James: In a broader sense I’ve been writing music for most of my life, however the scripts I write for Creative Listening come from the numerous audio tours I’ve created over the past decade (for Soundmap Audio Tours). I still see creative writing in terms of songwriting – in my eyes, the technical arrangement of a great song has a very close resemblance to a great narrative.

Where’s the most interesting place you’ve taught?

Luke: Well most of my teaching career has been in London. Level 38 at Tower 42 is pretty fantastic. I taught a one-to-one lesson there recently; the weather was particularly stormy and the whole building was shaking. My student seemed very calm and said that was pretty common.

My ex-girlfriend taught French in a beautiful Mexican city called Guanajuato and that’s where I’d like to teach if I could choose anywhere in the world. That could be an add on question – if you could teach anywhere in the world, where would you teach?

What are you most proud of in your teaching and writing career?

Luke: As for teaching, there have been so many lovely moments in the classroom that have made me very proud. Every so often a class comes together and everyone seems to click. I remember one class in particular, at Regents College in London, who were so happy with the course that on the final day they insisted they teach me how to Salsa dance – they even brought in the right music to play and had designed the whole lesson in English to impress me!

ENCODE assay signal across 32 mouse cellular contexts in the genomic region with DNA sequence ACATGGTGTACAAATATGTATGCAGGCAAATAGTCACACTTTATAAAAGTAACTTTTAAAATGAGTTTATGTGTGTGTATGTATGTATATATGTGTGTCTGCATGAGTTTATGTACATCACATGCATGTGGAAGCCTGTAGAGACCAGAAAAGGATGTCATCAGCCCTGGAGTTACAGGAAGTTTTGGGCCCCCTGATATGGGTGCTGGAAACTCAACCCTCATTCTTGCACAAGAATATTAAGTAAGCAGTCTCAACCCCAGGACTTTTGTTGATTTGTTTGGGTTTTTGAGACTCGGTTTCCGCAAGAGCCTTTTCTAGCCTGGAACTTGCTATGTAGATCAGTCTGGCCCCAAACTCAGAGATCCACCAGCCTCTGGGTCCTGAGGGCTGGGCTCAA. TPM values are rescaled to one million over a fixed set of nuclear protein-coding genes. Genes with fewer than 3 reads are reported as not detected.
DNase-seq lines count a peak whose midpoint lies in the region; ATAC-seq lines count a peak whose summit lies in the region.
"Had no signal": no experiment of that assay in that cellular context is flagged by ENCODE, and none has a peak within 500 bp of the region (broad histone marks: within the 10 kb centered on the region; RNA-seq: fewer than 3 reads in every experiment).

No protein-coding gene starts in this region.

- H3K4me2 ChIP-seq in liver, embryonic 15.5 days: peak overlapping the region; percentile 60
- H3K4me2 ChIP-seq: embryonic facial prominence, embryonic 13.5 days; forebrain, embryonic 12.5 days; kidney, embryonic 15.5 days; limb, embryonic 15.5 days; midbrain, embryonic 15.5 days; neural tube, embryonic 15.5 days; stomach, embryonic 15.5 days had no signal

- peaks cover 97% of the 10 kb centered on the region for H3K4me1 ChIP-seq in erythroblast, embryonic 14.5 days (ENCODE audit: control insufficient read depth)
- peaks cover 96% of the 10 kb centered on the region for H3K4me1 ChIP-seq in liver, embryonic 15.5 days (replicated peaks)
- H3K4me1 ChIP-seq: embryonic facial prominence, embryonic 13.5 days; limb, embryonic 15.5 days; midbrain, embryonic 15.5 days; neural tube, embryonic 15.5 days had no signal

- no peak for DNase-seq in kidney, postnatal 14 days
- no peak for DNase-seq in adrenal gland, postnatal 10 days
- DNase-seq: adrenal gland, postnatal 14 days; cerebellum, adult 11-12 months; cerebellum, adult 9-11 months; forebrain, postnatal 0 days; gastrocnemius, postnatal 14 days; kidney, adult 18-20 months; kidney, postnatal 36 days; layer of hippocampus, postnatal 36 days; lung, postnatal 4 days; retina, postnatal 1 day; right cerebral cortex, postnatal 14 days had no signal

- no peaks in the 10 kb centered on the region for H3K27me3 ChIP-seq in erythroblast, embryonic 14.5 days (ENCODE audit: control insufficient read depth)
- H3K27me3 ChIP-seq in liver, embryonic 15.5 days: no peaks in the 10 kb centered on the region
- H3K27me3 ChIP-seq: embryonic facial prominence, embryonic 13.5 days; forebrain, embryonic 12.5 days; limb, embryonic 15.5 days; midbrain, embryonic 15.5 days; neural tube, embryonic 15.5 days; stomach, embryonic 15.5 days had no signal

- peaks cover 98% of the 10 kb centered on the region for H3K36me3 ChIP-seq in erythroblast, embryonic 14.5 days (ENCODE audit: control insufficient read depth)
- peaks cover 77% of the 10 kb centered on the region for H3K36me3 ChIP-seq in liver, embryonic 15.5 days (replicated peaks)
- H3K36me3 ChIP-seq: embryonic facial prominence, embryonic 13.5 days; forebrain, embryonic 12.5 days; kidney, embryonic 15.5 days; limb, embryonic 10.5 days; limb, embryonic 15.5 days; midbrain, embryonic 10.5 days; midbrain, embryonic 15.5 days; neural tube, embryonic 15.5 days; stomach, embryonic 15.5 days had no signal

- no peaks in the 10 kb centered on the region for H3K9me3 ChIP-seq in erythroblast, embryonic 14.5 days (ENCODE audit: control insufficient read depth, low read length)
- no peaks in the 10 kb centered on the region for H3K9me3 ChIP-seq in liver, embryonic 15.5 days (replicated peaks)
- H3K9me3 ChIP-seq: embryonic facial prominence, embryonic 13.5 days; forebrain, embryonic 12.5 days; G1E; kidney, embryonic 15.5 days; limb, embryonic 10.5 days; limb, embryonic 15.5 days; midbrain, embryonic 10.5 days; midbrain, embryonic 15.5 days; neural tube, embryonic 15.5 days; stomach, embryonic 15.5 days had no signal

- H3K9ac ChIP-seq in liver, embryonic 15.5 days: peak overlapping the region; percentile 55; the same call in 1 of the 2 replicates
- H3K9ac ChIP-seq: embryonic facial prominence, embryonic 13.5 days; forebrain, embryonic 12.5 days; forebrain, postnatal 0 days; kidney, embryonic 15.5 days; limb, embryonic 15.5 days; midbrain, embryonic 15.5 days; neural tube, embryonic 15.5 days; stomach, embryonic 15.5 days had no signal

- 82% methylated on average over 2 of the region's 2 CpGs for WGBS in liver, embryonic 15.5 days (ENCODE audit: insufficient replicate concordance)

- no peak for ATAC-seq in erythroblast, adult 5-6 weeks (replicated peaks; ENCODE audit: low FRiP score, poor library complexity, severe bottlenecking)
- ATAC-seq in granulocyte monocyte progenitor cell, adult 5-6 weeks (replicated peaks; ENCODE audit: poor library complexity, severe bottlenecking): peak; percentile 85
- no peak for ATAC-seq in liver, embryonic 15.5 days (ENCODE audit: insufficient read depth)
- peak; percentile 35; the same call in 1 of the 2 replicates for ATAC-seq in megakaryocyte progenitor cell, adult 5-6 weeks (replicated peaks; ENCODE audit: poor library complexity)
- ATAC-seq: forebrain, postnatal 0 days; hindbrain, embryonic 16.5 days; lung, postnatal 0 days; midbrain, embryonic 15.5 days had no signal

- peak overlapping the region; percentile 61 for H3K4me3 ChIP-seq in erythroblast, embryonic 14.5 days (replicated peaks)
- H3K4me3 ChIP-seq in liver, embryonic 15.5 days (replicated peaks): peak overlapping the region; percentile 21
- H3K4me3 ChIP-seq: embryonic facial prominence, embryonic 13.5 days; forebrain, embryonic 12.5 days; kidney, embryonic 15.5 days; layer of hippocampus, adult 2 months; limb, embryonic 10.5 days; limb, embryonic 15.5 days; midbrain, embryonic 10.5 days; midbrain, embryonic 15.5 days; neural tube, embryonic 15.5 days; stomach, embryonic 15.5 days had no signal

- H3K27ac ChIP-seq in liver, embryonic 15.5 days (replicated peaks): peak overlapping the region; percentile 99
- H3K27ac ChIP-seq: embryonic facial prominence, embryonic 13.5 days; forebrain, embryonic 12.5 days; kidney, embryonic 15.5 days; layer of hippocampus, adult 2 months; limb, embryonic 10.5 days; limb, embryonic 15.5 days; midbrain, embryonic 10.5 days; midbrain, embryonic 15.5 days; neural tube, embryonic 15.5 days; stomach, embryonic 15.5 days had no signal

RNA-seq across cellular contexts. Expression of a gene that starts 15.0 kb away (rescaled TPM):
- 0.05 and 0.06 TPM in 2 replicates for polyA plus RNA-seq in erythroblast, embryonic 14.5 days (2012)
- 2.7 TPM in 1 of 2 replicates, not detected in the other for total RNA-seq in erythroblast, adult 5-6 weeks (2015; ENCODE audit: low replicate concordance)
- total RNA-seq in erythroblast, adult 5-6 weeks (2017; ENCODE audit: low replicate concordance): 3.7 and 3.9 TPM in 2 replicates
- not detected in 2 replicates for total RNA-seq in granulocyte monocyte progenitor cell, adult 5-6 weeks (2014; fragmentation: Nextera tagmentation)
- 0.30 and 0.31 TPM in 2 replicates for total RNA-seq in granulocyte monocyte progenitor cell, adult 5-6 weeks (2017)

With the writing there’s been a few great moments but it’s still early days, so I hope that there will be many more to come. Some well-known authors have given Creative Listening great support and testimonials which we’ve been really chuffed with. However, the thing that makes me most proud is the consistent positive reaction of students to the material we create – it continues to amaze me!

James: I think the Shoreditch episode from our A ghost’s guide to London onestopenglish series is up there. Recording the voice actors for the conversation was utterly hilarious, everyone got the giggles and some of the outtakes are really very funny.

What’s your most embarrassing teaching moment?